On April 16, 1960, the dawn of modern-day horror films was ushered in with the New York premiere of Alfred Hitchcock's now-iconic "Psycho." The story of murderous motel owner Norman Bates and his deranged mommy issues, the film provided a handful of movie milestones. In addition to often being known as the first psychological thriller and the first slasher flick, no movie prior to "Psycho" had shown a toilet flushing. Furthermore, Hitchcock instituted a controversial policy that forbade latecomers from entering the theater, thereby introducing the then-foreign concept of always arriving at movies on time.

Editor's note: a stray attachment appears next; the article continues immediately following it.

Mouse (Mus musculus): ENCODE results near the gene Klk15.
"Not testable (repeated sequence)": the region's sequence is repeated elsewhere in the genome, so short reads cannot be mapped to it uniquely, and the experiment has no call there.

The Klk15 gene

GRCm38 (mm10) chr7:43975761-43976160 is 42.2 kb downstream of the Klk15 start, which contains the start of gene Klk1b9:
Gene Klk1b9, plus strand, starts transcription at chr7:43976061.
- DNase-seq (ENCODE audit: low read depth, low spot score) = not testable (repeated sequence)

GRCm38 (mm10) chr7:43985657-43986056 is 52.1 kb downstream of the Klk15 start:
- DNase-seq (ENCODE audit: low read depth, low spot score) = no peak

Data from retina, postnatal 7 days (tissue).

The legacy of "Psycho" has only amplified over time. The movie, which collected four Academy Award nominations, sits at No. 18 on AFI's list of the 100 greatest films of all time and at No. 1 on its list of greatest "thrills."
Its influence has many layers, and much of modern horror's qualities can be attributed to Hitchcock's contributions. But there's one aspect in which the 1960 thriller did not serve contemporary culture fittingly: the 1998 shot-for-shot Gus Van Sant remake, which was universally panned and has remained a point of laughter among Hollywood.
So while "Psycho" mostly reminds of us the wonderful inventiveness that it inspired, we can't help but look back to its dreadful redo and consider the many other films that in no way needed another big-screen tryst. Here are 18 movies that should have remained locked and sealed after their releases.